People with arachnophobia tend to feel uneasy in any area they believe could harbor spiders or that has visible signs of their presence, such as webs. If arachnophobics see a spider, they may not enter the general vicinity until they have overcome the panic attack that is often associated with their phobia. Some people scream, cry, jump from moving cars, trouble breathing, have excessive sweating or even heart trouble when they come in contact with an area near spiders or their webs. In some extreme cases, even a picture or a realistic drawing of a spider can also trigger fear.
An evolutionary reason for the phobias remains unresolved. One view, especially held in evolutionary psychology, is that the presence of venomous spiders led to the evolution of a fear of spiders or made acquisition of a fear of spiders especially easy. Like all traits, there is variability in the intensity of fears of spiders, and those with more intense fears are classified as phobic. Spiders, for instance, being relatively small, do not fit the usual criterion for a threat in the animal kingdom where size is a factor, but can be venomous.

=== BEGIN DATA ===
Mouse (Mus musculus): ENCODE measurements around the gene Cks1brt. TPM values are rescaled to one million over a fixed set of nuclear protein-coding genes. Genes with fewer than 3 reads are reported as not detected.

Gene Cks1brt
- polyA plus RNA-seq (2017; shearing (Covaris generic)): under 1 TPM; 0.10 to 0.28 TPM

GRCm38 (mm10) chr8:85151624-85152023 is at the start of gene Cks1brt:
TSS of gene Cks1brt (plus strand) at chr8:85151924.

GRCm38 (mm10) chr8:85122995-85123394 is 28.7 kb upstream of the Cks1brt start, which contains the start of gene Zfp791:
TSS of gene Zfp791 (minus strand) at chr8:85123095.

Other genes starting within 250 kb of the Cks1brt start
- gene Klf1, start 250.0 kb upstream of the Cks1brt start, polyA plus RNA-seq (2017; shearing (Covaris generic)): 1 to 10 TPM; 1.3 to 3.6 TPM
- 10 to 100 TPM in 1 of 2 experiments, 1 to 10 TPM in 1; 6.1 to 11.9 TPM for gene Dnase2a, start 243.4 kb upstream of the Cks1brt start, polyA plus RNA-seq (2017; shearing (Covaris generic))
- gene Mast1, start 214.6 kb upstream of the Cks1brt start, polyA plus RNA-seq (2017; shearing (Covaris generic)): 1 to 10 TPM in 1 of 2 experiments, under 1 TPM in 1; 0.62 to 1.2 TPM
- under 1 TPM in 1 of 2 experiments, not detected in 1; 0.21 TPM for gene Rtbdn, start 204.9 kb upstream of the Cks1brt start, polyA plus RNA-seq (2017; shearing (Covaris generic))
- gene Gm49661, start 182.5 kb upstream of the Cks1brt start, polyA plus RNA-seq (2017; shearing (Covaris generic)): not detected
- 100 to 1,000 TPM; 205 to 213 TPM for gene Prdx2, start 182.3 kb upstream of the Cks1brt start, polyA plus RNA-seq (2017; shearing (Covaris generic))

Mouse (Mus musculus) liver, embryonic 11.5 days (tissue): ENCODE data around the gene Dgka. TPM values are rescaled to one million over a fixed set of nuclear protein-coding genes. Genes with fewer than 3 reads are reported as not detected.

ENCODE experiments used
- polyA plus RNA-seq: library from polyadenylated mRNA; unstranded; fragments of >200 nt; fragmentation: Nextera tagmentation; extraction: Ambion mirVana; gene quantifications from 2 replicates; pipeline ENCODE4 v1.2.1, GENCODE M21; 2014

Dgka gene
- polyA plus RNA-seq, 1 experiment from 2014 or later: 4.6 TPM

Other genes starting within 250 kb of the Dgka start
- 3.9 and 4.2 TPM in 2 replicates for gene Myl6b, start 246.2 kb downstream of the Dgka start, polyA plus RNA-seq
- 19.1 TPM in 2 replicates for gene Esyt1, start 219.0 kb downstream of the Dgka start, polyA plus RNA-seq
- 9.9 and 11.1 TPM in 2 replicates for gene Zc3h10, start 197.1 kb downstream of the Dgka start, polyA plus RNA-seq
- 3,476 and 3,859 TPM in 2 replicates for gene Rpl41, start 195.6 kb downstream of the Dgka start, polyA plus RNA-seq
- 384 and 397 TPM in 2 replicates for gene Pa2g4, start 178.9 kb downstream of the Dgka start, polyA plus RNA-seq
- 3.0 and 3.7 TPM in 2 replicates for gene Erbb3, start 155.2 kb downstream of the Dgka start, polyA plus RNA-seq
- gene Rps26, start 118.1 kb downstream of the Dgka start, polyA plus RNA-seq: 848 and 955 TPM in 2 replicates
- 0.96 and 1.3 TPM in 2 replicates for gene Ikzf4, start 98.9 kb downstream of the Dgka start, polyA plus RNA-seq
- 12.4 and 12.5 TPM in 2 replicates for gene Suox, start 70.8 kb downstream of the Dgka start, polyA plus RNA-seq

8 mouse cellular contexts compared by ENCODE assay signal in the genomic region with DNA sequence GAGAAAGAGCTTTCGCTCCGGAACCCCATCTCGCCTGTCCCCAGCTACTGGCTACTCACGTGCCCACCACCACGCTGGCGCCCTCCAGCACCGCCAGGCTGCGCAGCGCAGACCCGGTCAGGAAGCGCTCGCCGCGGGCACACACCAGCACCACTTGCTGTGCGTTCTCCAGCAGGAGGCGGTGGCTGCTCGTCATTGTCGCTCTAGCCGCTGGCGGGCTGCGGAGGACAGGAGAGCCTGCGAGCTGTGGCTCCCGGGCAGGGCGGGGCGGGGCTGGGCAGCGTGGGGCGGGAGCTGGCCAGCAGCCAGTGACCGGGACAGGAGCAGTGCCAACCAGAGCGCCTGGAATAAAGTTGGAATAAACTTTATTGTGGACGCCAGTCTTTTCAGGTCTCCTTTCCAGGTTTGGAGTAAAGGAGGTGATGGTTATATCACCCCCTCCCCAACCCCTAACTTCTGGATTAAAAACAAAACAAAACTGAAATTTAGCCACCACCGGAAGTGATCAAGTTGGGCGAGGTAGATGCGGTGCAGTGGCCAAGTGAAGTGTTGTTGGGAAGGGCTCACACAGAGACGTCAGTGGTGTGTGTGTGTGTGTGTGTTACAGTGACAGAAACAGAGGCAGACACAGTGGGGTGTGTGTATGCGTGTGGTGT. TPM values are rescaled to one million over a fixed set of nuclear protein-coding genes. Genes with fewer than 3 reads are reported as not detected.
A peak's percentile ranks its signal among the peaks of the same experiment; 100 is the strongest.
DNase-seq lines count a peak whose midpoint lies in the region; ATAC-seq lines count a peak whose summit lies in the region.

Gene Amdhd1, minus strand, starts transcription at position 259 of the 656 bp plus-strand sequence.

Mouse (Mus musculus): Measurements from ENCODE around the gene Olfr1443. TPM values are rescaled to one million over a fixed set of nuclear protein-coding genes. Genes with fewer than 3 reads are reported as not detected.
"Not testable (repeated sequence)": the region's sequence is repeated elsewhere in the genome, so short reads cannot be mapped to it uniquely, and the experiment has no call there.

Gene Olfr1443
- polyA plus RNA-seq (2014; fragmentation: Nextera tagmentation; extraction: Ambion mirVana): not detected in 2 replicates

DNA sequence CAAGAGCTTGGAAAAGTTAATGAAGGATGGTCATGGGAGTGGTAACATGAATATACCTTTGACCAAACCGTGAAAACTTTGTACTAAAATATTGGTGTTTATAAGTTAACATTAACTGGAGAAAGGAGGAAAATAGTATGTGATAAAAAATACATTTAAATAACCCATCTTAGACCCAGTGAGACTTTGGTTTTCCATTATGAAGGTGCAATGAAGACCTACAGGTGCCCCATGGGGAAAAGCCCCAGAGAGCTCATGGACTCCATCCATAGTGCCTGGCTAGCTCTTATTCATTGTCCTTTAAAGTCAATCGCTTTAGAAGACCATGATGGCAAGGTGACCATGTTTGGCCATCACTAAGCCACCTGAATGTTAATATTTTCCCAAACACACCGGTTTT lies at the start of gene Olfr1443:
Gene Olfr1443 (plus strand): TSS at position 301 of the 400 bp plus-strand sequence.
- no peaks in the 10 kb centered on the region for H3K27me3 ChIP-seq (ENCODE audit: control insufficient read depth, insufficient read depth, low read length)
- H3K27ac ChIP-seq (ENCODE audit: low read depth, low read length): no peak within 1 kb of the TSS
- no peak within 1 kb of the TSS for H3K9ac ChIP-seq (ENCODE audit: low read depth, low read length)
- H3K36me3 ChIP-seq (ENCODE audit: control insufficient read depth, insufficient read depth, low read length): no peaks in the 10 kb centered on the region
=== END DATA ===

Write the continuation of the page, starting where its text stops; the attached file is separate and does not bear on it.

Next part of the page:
The alternative view is that it is lit the dangers, such as from spiders, are overrated and not sufficient to influence evolution. Instead, inheriting phobias would have restrictive and debilitating effects upon survival, rather than being an aid. For some communities such as in Papua New Guinea and South America (except Chile, Colombia, Costa Rica, Brazil, Uruguay, Argentina and Bolivia), spiders are included in traditional foods. This suggests arachnophobia may be a cultural, rather than genetic trait.